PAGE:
Monday, December 16, 2013

The Yankee Stadium Experience: Touring the Stadium

PART SEVEN: Touring Yankee Stadium

During the season before games and on off-days, the New York Yankees operate official tours of Yankee Stadium that include a visit to some of the venues that have already been discussed here on TGP: The Yankee Stadium Experience.  The "Classic Tour" as shown on the big league team's official website includes the following:

- The Yankees Museum
- Monument Park
- The Dugout
- The Clubhouse
- The Batting Cage Area
You get to visit the Clubhouse!

In the offseason, the dugout, clubhouse, and batting cages are substituted with the Press Box and the Mastercard Batter's Eye Cafe.

The amazing part about this is 1) you don't have to purchase a ticket to a game in order to visit, 2) you have access to the dugout and clubhouse (which is pretty damn cool), and 3) it only costs $20 if purchased online.

Here are some of the specifics you will need to know in order to plan your Yankees tour:

Tickets for the tour can be purchased daily at any Yankees Clubhouse Shop in New York City, at the Yankee Stadium Ticket Window between 9 am and 5 pm, or online at  Tours occur daily all-year round between Monday and Saturday between approximately 12 pm to 1:40 pm although additional tours may be added throughout the day between 9 am and 5 pm if there is a demand.  The typical "classic tour" lasts approximately 45 minutes.  If you are planning on a tour for more than a few of you, make sure to call ahead of time as each tour has a maximum of 35 people and are on a first-come first-serve basis.  The tours start at Gate 6.

You can also call the Tours Department at (646) 977-TOUR.
Step Right Up and Get Yah Tickets He-yah!

Group tours can also be scheduled (during the same time period at purchased through the same means) if you purchased between 15 and 35 tickets.  The cost is reduced to $18 for adults and $16 for children under 14 and Senior Citizens.  Children under 4 are admitted for free.

If you are really wanting to live it up, you can make it a Birthday Bash Tour by celebrating your birthday with a tour and an exclusive party at the Hard Rock Cafe at the Stadium...but it will cost ya!  The Adult Menu is between $45-$55 while the Kids' Menu (10 and under) is $40.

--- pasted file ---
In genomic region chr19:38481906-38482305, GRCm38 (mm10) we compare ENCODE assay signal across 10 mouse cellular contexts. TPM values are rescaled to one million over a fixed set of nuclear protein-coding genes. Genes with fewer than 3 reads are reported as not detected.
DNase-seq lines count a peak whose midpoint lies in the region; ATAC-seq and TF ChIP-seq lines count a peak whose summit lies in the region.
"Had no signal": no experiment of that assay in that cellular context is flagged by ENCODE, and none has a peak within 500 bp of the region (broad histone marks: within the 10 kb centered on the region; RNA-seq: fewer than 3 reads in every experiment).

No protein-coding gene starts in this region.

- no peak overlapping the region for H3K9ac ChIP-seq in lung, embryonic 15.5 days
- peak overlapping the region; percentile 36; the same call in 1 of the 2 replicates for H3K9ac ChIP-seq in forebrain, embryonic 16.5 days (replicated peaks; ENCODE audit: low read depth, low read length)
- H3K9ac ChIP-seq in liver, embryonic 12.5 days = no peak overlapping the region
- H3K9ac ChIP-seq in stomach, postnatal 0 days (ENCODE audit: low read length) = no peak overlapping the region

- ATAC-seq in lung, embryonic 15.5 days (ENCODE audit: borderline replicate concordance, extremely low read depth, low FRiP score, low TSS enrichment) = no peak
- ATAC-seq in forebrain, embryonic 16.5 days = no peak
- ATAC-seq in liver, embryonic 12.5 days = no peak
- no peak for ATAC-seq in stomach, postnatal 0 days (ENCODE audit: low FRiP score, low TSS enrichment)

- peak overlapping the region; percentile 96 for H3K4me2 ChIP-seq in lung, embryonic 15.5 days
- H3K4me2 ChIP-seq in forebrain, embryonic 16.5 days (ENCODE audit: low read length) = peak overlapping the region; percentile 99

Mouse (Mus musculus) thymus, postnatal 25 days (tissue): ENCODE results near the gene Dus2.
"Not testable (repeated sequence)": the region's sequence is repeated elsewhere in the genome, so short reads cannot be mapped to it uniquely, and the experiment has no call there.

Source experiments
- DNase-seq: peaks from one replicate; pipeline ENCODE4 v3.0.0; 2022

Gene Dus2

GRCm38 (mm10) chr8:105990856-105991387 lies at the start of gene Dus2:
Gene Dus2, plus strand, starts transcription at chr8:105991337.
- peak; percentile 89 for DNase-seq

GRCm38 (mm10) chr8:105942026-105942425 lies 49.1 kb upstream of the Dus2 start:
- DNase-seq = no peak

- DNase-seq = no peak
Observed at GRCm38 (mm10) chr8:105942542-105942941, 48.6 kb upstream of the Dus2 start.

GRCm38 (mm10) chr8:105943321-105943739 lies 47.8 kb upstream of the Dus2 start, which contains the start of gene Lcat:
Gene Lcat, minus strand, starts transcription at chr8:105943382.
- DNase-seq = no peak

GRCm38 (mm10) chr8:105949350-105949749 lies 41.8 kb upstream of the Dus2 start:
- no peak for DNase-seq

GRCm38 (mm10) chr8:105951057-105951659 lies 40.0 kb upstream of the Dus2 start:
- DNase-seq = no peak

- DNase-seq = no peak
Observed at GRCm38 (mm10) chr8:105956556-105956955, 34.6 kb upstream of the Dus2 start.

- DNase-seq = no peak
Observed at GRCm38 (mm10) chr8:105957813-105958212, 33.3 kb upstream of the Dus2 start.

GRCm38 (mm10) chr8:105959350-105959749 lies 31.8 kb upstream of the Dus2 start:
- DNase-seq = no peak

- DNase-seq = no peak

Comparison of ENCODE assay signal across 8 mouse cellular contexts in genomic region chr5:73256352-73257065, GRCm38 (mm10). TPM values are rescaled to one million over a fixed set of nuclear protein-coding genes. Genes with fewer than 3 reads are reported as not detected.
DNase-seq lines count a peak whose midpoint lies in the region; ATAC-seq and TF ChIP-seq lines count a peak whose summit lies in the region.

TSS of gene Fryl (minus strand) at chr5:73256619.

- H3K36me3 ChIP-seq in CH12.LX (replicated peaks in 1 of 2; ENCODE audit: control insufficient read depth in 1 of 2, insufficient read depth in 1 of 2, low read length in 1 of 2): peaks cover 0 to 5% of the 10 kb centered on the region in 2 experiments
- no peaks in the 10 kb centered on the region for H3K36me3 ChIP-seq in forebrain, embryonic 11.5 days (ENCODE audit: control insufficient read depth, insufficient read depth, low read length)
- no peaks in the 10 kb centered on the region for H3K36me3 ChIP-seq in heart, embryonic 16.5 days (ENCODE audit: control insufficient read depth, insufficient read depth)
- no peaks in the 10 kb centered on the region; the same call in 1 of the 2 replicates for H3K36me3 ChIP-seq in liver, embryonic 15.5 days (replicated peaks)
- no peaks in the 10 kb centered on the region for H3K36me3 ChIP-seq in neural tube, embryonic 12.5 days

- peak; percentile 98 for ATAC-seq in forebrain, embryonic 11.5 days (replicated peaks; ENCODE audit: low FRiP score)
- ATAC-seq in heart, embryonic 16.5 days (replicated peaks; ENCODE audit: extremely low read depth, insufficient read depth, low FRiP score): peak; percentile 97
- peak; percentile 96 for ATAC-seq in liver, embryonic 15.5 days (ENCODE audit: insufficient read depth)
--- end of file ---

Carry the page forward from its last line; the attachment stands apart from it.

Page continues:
If you have some extra time during a visit to the Stadium, it may be worth the $20 to take a tour during the season, especially if the players are in never know who you might see!

Yankees Have Discussed Papelbon With Phillies?

Nick Cafardo of the Boston Globe discussed the possibility of bringing Jonathan Papelbon to the Yankees to replace Mariano Rivera this season. Excuse me while I throw up in my mouth a little bit. No way do I want any part of Papelbon unless he gets thrown into a Cliff Lee or Cole Hamels deal, which is not being discussed right now FYI to our knowledge. Here is the quote from Nick himself on the Boston Glove:

Jonathan Papelbon, RP, Phillies — Papelbon is being shopped pretty hard and the team many scouts believe could use him most is the Yankees. “He fits pretty well there. There’s two years left on the deal. Not sure the Yankees are completely sold on Dave Robertson being their closer. He’s best suited as a setup man, but Papelbon would get hyped up in New York, replacing Mariano [Rivera]. I think it would be a positive thing and a good fit and I would think it’s been explored already.”

Baseball Prospectus Rates Top 10 Yankees Prospects

It's that time of the year again where all the top prospect lists start coming out and today we all can read Baseball Prospectus' for free on their site without a subscription. Gary Sanchez tops the list, surprise surprise, followed by a bit of a shocker in Jose Ramirez. Here is the list: